Sometimes I get the feeling when I browse Facebook, that I am the only person not sharing something. It feels like ninth grade again. While all your peers raise their hands with something to say, I sink deeper into my chair. Even the idea of how to grow Instagram followers is one that I struggle with, as I do not know where to start. I look at the people I follow and they have hundreds/thousands of followers and then there’s just me. Maybe I should be sharing more like everyone else?
The truth is that not as many Americans think they share information, as it may seem. According to an article published in 2013 from the Washington Post, only 15% of Americans report oversharing on social media, which is below the world average 24%. Does that include post sporting events comments, however? If so, I would argue that is way too low for America.
Expressing yourself online is like experiencing therapy, according to Professor Russell W. Belk, chair in marketing at York University in Toronto. In his most recent paper, “Extended Self in a Digital World,” which will appear in the Journal of Consumer Research this October, he writes about disinhibition in the modern world, or what comes out of our mouth when we aren’t concerned about how we appear in the flesh.
The resulting disinhibition leads many to conclude that they are able to express their “true self” better online than they ever could in face-to-face contexts. This does not mean that there is a fixed “true self” or that the self is anything other than a work in progress, but apparently self-revelation can be therapeutic, at least with the aid of self-reflexive applications.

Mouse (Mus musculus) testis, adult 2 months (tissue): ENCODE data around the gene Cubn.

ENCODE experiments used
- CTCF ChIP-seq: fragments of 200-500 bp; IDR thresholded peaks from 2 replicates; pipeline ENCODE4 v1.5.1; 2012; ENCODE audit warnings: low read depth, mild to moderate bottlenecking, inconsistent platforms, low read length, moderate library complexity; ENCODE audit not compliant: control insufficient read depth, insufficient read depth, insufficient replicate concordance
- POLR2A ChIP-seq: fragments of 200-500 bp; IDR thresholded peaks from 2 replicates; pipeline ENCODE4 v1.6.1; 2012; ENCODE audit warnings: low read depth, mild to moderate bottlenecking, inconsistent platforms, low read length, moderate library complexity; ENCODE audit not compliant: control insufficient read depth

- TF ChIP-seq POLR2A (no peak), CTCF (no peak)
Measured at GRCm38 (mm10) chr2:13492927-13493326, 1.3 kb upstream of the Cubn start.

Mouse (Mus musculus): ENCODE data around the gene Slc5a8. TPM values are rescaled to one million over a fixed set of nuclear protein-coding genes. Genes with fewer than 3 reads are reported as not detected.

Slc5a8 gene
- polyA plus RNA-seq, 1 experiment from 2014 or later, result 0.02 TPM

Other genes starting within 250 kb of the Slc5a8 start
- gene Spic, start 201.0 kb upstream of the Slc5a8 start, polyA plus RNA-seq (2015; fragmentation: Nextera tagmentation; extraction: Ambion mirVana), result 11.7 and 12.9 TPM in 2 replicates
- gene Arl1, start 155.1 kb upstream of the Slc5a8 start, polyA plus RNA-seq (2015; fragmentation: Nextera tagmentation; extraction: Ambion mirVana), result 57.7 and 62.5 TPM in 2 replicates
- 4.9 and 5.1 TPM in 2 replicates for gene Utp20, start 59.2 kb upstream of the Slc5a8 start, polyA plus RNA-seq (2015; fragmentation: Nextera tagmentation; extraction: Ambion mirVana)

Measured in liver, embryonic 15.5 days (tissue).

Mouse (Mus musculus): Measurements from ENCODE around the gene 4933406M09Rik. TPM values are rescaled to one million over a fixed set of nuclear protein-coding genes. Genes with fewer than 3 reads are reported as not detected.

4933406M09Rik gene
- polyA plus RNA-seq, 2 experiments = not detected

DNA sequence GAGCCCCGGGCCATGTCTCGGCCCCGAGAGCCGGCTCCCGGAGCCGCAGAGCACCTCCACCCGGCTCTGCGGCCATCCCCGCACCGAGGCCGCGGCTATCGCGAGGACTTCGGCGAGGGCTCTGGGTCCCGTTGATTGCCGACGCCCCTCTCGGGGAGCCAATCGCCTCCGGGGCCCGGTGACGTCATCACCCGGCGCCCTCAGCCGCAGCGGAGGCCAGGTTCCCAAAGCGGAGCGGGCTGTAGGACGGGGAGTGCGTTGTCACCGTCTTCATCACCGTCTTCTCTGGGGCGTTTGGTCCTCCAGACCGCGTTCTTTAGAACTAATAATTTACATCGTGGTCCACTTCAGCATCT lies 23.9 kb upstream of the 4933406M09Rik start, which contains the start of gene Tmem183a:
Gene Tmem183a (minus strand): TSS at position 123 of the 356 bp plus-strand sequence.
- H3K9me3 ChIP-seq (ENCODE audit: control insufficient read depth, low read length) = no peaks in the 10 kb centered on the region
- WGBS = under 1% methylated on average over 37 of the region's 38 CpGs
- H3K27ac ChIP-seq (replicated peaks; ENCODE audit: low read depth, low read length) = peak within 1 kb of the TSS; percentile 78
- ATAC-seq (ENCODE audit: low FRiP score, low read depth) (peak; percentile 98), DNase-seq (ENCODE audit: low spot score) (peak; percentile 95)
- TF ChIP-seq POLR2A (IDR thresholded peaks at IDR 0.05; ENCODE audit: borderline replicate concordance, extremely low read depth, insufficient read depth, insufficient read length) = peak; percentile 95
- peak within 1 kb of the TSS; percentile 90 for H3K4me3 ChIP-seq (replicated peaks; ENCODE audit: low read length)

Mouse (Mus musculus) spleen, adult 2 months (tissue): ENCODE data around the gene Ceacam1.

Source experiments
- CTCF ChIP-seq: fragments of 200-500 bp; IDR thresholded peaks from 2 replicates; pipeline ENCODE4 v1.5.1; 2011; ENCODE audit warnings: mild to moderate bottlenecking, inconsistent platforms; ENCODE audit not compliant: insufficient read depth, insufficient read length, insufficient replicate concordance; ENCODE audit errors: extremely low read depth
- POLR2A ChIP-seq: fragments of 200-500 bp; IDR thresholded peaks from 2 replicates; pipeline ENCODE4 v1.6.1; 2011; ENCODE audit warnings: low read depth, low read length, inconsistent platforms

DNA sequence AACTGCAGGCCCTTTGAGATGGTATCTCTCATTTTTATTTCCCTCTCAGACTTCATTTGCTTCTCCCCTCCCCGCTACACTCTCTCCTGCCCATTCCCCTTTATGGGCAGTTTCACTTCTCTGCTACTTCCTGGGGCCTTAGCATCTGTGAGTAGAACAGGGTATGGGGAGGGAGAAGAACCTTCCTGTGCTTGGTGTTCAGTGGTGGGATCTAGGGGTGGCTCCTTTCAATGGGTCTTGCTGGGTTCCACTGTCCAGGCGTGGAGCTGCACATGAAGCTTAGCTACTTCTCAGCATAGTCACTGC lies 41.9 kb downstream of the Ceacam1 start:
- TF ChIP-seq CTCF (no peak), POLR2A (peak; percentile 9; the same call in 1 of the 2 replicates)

One such scenario that we have seen rising across social media platforms, is the desire to share weight loss (or gain) updates with everyone. So while I don’t even like sharing my weight with friends, people are out there reporting this extremely intimate information to thousands of people they hardly know. Facebook also gives people the ability to report weight loss as a life event.
Given what Belk has to say about disinhibition, and finding our true inner voice, this approach seems harmless, and only to be a helpful avenue for becoming comfortable with our true selves. I love how people dance around the question of weight in person, by saying “You look great”…”Thanks, I feel great”. Sometimes, it is about making it down to a number. Friends are not always going to be there in person to provide vague social queues on how your health appears.
This could be a really good tool for people who need a different type of support in reaching their goals.